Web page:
At just 24 years old, Garg has two ventures to her name. She started her first company, a job-search site called Anapata, during her junior year at Stanford. She spent three years working on Anapata, which matched job-seeking students with potential employers, primarily in the legal industry. In October 2010, legal services company LawWerx acquired Anapata. Garg says she sold so she could focus on Gobble, her latest venture, but she remains on the Anapata board.
Her second and current venture, Gobble, connects customers with a network of chefs (at varying levels of expertise) to secure home-cooked, deliverable meals. Garg's interest in creating the company stemmed from her own dietary decline. "Starting [Anapata], my eating habits went down the drain," she explains. When her parents suggested she search for home-cooked meals in the Bay Area, Garg put an ad on Craigslist, asking for a home-cooked meal for six to eight dollars -- and got enough audition dishes to eat free for a month.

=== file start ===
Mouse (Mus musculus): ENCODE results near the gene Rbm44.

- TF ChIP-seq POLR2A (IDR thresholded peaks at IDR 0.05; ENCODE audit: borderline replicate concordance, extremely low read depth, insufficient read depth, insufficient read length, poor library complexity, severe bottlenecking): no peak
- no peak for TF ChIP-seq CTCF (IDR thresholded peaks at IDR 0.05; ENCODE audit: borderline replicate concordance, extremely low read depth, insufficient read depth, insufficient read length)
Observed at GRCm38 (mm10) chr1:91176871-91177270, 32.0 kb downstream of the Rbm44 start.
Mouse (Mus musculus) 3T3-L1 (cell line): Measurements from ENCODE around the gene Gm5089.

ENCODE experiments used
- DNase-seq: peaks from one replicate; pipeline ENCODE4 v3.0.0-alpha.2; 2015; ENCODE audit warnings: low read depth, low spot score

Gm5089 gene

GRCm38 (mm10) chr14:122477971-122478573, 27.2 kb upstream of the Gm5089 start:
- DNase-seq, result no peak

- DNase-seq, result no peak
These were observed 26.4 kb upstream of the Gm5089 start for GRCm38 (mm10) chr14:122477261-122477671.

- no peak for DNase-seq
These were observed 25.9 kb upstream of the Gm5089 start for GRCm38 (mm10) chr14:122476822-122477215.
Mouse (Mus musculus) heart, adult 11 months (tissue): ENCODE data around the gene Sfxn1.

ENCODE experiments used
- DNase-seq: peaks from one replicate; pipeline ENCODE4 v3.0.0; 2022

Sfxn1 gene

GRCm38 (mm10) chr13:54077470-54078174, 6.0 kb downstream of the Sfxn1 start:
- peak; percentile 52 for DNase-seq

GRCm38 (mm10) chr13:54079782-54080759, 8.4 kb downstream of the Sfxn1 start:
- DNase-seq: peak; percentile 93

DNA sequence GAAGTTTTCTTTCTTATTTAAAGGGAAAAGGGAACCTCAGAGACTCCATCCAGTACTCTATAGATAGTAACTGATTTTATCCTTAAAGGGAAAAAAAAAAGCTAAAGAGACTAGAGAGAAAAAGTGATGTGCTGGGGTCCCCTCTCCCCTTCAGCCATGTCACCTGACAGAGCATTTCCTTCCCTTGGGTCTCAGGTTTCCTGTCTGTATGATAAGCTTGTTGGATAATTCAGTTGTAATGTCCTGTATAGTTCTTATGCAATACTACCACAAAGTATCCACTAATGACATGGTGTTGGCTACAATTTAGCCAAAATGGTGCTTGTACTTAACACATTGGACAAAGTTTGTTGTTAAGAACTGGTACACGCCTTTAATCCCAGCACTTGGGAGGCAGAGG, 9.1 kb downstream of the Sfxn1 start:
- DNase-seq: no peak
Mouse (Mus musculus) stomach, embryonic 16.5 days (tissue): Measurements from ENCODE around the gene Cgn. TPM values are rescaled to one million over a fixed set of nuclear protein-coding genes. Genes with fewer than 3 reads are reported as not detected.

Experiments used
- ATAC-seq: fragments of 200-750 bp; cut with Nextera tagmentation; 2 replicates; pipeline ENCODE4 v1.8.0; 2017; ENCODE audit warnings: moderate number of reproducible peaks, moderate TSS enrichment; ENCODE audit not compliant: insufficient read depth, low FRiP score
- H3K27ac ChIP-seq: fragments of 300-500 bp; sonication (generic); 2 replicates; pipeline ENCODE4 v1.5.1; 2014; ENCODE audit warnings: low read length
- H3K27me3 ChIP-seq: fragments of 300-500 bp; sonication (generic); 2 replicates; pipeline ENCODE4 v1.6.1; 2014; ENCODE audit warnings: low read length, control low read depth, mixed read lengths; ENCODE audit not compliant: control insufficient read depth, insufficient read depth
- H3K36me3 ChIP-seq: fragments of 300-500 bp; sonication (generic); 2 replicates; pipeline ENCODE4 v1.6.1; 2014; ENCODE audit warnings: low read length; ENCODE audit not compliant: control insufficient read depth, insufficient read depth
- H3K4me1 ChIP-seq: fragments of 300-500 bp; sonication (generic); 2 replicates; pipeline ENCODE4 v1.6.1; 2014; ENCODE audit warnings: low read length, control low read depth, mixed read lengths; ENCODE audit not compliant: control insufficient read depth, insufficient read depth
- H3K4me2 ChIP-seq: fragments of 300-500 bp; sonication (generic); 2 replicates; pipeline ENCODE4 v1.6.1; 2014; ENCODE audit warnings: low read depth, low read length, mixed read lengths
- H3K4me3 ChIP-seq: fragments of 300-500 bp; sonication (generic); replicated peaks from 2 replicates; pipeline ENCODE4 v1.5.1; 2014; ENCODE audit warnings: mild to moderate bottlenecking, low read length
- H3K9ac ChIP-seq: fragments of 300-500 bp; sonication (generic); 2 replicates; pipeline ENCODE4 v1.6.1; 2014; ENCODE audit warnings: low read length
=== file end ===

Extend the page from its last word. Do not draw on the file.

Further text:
Gobble has raised $1.2 million in funding, led by LinkedIn cofounder and blue-chip tech investor Reid Hoffman, who checks in on the company regularly. Garg heads a team of six core staffers and an array of drivers, chefs, and distribution managers. The former head chef at Google headquarters has moved his business to Gobble and earns as much as $90,000 a year through the site. The company has grown 200% each month since its full launch in May. And the company only aims to get bigger: Gobble plans to hit the East Coast in January 2012.
The full list of Fortune's annual ranking of America's leading businesswomen.
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